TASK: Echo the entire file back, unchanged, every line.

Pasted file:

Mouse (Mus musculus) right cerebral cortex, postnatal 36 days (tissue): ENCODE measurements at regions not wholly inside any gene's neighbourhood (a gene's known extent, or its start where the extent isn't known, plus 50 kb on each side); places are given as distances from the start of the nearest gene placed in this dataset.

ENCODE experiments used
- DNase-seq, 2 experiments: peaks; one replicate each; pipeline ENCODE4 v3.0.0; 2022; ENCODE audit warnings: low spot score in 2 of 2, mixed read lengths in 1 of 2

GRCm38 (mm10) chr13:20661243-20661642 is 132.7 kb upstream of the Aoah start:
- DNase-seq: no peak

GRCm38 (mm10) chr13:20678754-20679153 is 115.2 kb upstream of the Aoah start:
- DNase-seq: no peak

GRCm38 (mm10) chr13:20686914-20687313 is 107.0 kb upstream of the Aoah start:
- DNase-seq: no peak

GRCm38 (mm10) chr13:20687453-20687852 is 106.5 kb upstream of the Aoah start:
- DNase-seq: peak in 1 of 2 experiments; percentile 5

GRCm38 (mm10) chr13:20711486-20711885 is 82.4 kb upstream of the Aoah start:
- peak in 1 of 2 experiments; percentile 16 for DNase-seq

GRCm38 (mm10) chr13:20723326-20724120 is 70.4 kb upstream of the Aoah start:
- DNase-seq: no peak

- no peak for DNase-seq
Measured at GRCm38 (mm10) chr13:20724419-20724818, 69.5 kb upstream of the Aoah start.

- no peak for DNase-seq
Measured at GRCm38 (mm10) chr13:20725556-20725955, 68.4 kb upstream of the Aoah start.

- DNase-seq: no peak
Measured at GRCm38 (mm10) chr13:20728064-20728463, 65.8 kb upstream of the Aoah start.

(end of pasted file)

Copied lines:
Mouse (Mus musculus) right cerebral cortex, postnatal 36 days (tissue): ENCODE measurements at regions not wholly inside any gene's neighbourhood (a gene's known extent, or its start where the extent isn't known, plus 50 kb on each side); places are given as distances from the start of the nearest gene placed in this dataset.

ENCODE experiments used
- DNase-seq, 2 experiments: peaks; one replicate each; pipeline ENCODE4 v3.0.0; 2022; ENCODE audit warnings: low spot score in 2 of 2, mixed read lengths in 1 of 2

GRCm38 (mm10) chr13:20661243-20661642 is 132.7 kb upstream of the Aoah start:
- DNase-seq: no peak

GRCm38 (mm10) chr13:20678754-20679153 is 115.2 kb upstream of the Aoah start:
- DNase-seq: no peak

GRCm38 (mm10) chr13:20686914-20687313 is 107.0 kb upstream of the Aoah start:
- DNase-seq: no peak

GRCm38 (mm10) chr13:20687453-20687852 is 106.5 kb upstream of the Aoah start:
- DNase-seq: peak in 1 of 2 experiments; percentile 5

GRCm38 (mm10) chr13:20711486-20711885 is 82.4 kb upstream of the Aoah start:
- peak in 1 of 2 experiments; percentile 16 for DNase-seq

GRCm38 (mm10) chr13:20723326-20724120 is 70.4 kb upstream of the Aoah start:
- DNase-seq: no peak

- no peak for DNase-seq
Measured at GRCm38 (mm10) chr13:20724419-20724818, 69.5 kb upstream of the Aoah start.

- no peak for DNase-seq
Measured at GRCm38 (mm10) chr13:20725556-20725955, 68.4 kb upstream of the Aoah start.

- DNase-seq: no peak
Measured at GRCm38 (mm10) chr13:20728064-20728463, 65.8 kb upstream of the Aoah start.